Hindu dharma is implicitly at odds with monotheistic intolerance. What is happening in India is a new historical awakening... Indian intellectuals, who want to be secure in their liberal beliefs, may not understand what is going on. But every other Indian knows precisely what is happening: deep down he knows that a larger response is emerging even if at times this response appears in his eyes to be threatening.

Tuesday, March 01, 2005

More secular than thou!

KHUSHWANT SINGH | Tuesday, March 01, 2005 11:18:43 IST
Aiyar is an atheist; Shourie a Hindu who rejects the existence of a compassionate God, subscribes to the Buddha's belief in all pervading dukh and visits Sufi dargahs

None of our languages have an exact equivalent for the word secular. It means something quite different in western democracies which are almost entirely Christian than in the Indian context: India, though predominantly Hindu, has a sizeable population of Muslims, Christians and Sikhs. So far I have arrived at only two means of deciding whether a person is or is not secular. One, anyone who subscribes to no religious belief is an atheist or an agnostic, is per force secular. Their numbers don't count because most Indians are proud of belonging to one or the other religion. My second test is even more down to earth and relevant to our present state. When it comes to the nitty gritty, what determines whether or not a person is secular is his or her attitude towards the minority communities, mostly towards Muslims who matter much more than Christians or Sikhs. I have a further test: anyone who did not condemn L.K. Advani's rath yatra from Somnath to Ayodhya and the destruction of the Babri Masjid is anti-Muslim and has no right to call himself or herself secular. This may sound somewhat arbitrary, but I stand by it. I also sought further enlightenment. So I went through Mani Shankar Aiyar's Confession Of A Secular Fundamentalist (Penguin Viking). It is a pretty comprehensive collection of articles embracing different points of view on the subject.

I will confine myself to a dialogue between Aiyar and Arun Shourie which took place in September 1995 and forms the first chapter of his book. I do so because I regard both Aiyar and Shourie as the brightest, cleanest and the most well-read and well-informed men in their respective parties. Aiyar is a minister in Manmohan Singh's Congress-led government; Shourie threw his lot with the mosque-breakers' party and was a minister in Vajpayee's BJP led government. Aiyar is an atheist; Shourie a Hindu who rejects the existence of a compassionate God (he has good reasons to do so) subscribes to the Buddha's belief in all pervading dukh (sorrow) and visits Sufi dargahs. He has also written books which hurt the sentiments of Dalits, Christians and Muslims. Aiyar chose to confront him on his views on Islam and Indian Muslims. Aiyar put it to Shourie as bluntly as he could:

"Does being a Muslim makes it more difficult to be an Indian than being a Hindu makes it to be an Indian?"

Shourie replied: "Adhering to Islam in purity would make it impossible to live in a multicultural, multi-religious society and still abide by the tenets of Islam. But for a Hindu..."

Aiyar pressed his point further: "If you're faithful to the edicts of Islam as enshrined in the Koran and the Shariat, you would have difficulty in being a good Indian."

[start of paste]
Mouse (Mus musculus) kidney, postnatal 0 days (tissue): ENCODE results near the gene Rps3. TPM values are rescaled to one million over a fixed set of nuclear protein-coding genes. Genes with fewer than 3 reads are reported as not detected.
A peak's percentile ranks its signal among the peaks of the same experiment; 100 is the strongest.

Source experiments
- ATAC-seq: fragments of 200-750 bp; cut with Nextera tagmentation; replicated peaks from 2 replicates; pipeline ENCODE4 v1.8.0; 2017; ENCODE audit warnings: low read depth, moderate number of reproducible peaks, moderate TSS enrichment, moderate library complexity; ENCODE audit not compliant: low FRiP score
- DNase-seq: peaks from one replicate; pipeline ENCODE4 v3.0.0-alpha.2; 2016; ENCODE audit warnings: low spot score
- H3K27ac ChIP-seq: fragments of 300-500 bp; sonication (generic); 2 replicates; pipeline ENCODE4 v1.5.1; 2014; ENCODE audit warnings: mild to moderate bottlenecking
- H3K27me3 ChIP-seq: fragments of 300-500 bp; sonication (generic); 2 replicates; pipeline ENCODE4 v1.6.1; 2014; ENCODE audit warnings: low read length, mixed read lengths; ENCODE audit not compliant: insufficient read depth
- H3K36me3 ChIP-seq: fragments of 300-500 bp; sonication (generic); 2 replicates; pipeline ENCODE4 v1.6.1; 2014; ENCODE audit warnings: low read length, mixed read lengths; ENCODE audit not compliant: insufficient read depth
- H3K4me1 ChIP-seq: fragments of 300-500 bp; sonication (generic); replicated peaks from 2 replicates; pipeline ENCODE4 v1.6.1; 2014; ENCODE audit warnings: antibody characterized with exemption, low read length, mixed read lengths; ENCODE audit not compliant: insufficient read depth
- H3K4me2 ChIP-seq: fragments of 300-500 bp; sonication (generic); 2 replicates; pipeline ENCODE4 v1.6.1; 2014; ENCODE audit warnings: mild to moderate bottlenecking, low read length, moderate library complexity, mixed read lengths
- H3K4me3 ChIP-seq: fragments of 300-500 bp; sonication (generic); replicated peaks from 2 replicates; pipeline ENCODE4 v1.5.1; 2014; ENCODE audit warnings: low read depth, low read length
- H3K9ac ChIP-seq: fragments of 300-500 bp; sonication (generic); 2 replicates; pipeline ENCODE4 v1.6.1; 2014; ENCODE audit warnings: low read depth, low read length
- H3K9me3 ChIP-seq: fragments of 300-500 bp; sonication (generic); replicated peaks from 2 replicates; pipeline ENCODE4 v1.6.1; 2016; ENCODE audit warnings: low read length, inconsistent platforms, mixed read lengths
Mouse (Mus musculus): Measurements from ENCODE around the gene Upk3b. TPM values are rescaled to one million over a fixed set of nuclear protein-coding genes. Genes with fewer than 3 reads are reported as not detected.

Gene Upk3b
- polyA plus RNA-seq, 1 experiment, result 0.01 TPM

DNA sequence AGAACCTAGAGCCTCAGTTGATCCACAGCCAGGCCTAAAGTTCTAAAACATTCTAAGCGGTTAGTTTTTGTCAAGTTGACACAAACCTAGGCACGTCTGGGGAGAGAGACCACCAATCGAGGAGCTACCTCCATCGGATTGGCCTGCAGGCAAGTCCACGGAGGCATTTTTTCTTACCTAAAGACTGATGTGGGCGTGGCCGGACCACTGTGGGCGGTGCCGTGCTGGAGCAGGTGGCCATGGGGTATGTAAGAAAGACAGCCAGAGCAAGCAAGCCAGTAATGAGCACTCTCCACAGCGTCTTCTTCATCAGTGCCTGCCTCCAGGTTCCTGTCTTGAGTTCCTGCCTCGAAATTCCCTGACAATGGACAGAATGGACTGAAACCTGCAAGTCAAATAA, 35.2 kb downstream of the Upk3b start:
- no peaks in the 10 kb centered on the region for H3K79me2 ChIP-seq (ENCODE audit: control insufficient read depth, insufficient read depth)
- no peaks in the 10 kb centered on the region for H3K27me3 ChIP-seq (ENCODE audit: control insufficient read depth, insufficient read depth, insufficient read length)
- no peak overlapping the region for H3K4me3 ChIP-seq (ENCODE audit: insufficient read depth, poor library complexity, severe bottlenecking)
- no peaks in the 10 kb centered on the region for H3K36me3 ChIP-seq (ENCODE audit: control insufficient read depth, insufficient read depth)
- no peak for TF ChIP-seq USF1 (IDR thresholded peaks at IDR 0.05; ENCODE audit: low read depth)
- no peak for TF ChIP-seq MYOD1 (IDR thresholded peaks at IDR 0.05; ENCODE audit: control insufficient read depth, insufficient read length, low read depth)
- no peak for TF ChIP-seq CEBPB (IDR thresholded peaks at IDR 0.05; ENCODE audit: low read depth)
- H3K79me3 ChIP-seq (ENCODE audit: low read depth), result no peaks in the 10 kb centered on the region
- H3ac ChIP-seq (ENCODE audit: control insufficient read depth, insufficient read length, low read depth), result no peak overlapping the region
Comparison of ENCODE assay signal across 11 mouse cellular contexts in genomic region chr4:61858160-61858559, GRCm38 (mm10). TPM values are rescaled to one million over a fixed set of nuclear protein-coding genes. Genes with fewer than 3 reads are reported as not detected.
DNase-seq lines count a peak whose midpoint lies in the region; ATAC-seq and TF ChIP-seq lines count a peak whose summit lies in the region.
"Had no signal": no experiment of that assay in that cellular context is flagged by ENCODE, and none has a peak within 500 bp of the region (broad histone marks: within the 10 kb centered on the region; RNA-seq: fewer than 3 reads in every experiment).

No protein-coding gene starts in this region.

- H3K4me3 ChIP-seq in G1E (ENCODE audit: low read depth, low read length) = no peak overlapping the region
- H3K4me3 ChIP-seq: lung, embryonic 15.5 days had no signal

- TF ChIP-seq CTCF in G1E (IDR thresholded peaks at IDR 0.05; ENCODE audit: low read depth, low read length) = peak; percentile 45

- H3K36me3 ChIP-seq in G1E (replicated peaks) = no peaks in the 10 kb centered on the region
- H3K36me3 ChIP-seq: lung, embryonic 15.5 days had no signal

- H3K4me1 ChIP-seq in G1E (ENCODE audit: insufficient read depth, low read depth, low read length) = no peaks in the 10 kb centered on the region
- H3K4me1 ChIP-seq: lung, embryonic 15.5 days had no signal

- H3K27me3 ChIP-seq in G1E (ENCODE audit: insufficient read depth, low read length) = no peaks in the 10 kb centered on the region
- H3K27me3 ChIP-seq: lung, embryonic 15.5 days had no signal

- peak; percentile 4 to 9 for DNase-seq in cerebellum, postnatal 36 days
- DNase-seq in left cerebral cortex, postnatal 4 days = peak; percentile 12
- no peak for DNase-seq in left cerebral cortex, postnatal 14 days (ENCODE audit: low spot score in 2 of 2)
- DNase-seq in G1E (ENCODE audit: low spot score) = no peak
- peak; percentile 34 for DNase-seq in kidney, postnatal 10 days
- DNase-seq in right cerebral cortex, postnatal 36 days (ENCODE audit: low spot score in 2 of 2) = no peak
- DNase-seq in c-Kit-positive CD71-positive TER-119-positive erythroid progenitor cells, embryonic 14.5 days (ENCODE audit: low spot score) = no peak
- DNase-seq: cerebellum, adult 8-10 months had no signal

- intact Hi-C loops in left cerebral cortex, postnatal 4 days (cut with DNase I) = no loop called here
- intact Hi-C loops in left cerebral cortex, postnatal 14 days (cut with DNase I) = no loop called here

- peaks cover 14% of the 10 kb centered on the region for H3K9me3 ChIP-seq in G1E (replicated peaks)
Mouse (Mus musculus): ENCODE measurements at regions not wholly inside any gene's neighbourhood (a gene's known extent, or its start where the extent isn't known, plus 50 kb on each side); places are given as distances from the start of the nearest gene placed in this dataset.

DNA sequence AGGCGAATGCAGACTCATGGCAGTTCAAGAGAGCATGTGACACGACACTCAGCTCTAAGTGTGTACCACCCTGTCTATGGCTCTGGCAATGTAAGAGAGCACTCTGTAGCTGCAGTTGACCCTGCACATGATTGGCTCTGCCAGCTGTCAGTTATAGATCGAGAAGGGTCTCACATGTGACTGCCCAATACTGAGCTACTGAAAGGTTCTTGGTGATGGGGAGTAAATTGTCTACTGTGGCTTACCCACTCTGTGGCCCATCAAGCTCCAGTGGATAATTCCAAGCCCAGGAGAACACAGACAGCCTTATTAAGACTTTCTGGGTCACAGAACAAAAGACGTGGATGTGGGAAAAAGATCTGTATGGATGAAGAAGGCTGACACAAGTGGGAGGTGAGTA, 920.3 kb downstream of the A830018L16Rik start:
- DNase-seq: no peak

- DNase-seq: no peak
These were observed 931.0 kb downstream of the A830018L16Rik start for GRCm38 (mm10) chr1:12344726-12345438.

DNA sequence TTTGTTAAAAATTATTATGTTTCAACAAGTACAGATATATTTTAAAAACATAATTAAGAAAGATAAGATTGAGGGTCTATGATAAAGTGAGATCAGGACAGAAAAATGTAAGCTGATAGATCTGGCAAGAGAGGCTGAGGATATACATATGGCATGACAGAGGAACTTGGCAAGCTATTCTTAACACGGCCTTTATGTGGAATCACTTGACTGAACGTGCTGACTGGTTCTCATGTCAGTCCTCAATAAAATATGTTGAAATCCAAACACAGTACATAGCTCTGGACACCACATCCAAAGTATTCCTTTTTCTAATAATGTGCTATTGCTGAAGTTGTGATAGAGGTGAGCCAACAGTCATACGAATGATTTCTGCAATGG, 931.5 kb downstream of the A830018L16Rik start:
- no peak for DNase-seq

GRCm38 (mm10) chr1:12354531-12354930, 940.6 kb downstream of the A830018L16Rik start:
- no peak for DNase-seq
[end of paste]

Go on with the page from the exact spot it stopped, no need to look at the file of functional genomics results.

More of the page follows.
Shourie answered in the affirmative and went further in defining a good Muslim: "If 'good Muslim' means brotherhood of man and so on, then there is no difficulty.

But if it means, as 1,000 verses in the Koran say, 'Spread Islam, have nothing to do with these Kafirs, kill them, they are untrustworthy, they are unclean, then?

The Hadith is full of this. There are rewards for killing the kafir. If this is a good Muslim, then a multi-religious society in India would become impossible."

I leave it to the readers to decide which of these two men are really secular.

Generally speaking

The day I read of General J.J. Singh's appointment as Chief of Army Staff, I got in touch with Munzar Khan, Head of the Oxford University Press which has published my two volumes of History & Religion of the Sikhs to include his name and photograph in the updated version due to publish soon. I acquired the General's bio-data and photograph. He is the first Sikh to become COAS. His appointment puts an end to the false propaganda carried on by a few bigots that by not entrusting a Sikh to the highest post in the army, successive governments betrayed an anti-Sikh bias. Two sikhs have been Air Chief Marshalls and Sikhs are more than adequately represented in all the three defence services. It could be maintained that there was more bias in favour of Sikhs than against them.

General J.J. Singh has not started well. The language he used e.g. "I am a ruthless soldier," is more becoming from a Nihang prone to indulge in braggadocio than the Head of modern army. His orders for everyone working under him to wear combat dress on Fridays is fatuous beyond belief. He has gone further and published his achievements as a marksman and has a plaque put up in his name. He should know better: Soldiers never brag; it is not done, it is not pukka. Since neither the Prime Minister nor the President have yet told him to keep his mouth shut and get on with his job, I feel the media should do so. If he goes on like this, he will end up by adding to the corpus of Sardarji jokes.

Salvation seekers

Longing to have Darshan of a DeviStriving to have dip in a sacred riverHundreds of devotees die in a stampedeOften do such mishaps occur!To achieve their hearts' desireDevotees choose a short, narrow pathThey want to wash away their sinsWith a single holy bath!

A stampede in a mammoth crowdCan cause havoc, can you deny?Pilgrims may or may not attain salvationBut won't they all together die?

Courtesy: G.C. Bhandari, Meerut

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